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Scientists Zero In on Radio Burst Source

This is an artist impression of a Fast Radio Burst reaching Earth. The colors represent the burst arriving at different radio wavelengths, with long wavelengths (red) arriving seconds after short wavelengths (blue).

Astronomers are closer to discovering the origin of something that has baffled them for the past decade.

Writing in the journal Nature, researchers from the University of British Columbia say a Fast Radio Burst appears to originate from “a highly magnetized, gas-filled region of space.”

FRBs, "bursts of energy from space that appear as a short flashes of radio waves to telescopes on Earth," last less than a second.

"We now know that the energy from this particular burst passed through a dense magnetized field shortly after it formed," said Kiyoshi Masui, an astronomer with the University of British Columbia in Canada and lead author of the new findings.

There are only 16 cases of recorded FRBs, but researchers say there could be thousands a day.

This particular one has been named FRB 110523 and is believed to have originated no more than 6 billion light-years away from Earth, placing it well outside our galaxy.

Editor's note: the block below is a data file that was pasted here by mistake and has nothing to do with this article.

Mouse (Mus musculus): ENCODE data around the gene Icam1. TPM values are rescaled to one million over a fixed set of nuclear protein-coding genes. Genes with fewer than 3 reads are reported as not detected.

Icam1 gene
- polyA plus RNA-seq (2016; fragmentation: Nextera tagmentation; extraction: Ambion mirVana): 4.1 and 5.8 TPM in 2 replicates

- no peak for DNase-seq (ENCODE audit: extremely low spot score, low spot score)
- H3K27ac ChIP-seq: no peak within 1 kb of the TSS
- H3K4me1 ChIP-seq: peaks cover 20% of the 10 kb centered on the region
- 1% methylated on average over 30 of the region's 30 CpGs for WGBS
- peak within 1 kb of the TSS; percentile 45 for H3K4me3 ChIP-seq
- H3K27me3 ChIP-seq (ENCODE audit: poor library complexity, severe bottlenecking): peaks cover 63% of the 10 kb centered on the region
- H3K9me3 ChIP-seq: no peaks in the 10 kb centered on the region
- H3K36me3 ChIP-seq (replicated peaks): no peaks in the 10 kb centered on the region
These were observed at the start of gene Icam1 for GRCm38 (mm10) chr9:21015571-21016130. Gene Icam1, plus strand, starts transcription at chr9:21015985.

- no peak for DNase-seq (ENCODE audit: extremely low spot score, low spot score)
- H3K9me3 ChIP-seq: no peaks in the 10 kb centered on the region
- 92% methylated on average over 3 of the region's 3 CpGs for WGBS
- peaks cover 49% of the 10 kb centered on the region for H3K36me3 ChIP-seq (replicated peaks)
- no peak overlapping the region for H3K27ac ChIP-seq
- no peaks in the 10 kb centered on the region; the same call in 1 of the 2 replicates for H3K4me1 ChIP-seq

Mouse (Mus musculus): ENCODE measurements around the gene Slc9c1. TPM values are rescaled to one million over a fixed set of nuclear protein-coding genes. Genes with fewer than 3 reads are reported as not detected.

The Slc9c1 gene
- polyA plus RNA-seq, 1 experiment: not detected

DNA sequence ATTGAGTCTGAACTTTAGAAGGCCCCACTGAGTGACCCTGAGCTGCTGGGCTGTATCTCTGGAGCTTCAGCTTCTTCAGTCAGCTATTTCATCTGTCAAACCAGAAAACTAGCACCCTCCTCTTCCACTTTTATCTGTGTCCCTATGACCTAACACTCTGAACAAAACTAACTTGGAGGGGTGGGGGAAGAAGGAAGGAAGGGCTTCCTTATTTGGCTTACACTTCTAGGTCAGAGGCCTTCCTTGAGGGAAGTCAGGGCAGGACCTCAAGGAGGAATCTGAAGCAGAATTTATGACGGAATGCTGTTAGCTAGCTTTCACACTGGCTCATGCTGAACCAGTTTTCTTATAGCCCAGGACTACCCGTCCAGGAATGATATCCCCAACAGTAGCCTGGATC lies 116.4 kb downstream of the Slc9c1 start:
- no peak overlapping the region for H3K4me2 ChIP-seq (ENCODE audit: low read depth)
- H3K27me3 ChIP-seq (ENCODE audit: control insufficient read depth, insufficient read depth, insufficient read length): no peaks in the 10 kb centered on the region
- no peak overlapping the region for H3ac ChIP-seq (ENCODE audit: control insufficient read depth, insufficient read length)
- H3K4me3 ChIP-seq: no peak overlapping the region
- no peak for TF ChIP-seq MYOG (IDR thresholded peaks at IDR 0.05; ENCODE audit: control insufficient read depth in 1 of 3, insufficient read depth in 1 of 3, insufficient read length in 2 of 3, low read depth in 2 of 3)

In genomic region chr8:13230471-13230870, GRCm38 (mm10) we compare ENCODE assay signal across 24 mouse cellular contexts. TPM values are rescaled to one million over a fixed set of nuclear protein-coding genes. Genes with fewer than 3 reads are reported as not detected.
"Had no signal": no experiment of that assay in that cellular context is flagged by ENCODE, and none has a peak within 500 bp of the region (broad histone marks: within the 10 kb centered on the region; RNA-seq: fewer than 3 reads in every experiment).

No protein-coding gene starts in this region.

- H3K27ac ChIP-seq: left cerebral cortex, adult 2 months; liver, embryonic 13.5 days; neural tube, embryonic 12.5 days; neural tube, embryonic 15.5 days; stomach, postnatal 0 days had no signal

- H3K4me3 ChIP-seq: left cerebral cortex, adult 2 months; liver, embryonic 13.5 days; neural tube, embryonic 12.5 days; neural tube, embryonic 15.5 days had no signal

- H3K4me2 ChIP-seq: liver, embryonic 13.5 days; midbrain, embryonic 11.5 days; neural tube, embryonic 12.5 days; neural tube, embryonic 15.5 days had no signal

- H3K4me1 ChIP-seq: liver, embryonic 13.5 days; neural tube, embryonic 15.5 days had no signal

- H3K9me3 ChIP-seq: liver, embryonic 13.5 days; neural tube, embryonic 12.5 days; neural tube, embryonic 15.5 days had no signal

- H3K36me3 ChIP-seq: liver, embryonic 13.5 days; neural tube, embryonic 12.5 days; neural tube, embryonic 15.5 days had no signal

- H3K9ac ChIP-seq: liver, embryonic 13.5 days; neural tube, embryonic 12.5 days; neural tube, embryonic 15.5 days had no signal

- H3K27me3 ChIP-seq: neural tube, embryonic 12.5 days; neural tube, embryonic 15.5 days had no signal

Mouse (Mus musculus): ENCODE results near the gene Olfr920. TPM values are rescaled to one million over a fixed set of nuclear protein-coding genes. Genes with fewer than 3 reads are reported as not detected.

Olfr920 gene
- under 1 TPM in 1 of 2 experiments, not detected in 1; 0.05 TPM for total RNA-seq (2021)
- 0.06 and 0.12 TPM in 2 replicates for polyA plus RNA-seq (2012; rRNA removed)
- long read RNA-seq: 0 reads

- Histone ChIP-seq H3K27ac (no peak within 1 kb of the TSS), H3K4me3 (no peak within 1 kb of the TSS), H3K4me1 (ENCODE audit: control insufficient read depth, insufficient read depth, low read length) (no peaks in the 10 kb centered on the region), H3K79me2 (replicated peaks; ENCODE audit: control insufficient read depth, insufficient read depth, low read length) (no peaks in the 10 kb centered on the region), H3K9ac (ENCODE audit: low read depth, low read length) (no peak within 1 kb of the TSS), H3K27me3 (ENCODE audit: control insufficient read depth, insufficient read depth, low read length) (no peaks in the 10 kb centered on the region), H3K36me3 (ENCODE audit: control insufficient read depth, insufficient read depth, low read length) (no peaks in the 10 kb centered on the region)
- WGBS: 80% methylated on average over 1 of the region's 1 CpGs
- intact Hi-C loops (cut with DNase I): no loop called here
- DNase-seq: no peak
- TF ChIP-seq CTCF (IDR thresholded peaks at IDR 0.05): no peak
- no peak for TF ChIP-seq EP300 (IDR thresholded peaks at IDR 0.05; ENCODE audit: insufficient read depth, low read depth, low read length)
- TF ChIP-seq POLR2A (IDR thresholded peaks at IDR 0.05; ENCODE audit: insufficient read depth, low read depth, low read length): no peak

After sifting through massive amounts of data collected through radio astronomy, researchers say FRB 110523’s burst showed a Faraday rotation, “a corkscrew-like twist radio waves acquire by passing through a powerful magnetic field.”

The data also revealed that the burst had passed through to different areas of ionized gas called screens.

One of the screens appears to have been close, within a thousand light-years, to the source of the FRB, researchers said.

"This significantly narrows down the source's environment and type of event that triggered the burst--and means the source of the pulse likely resides within a star-forming nebula or the remnant of a supernova," said Masui.

Here's a video about the discovery: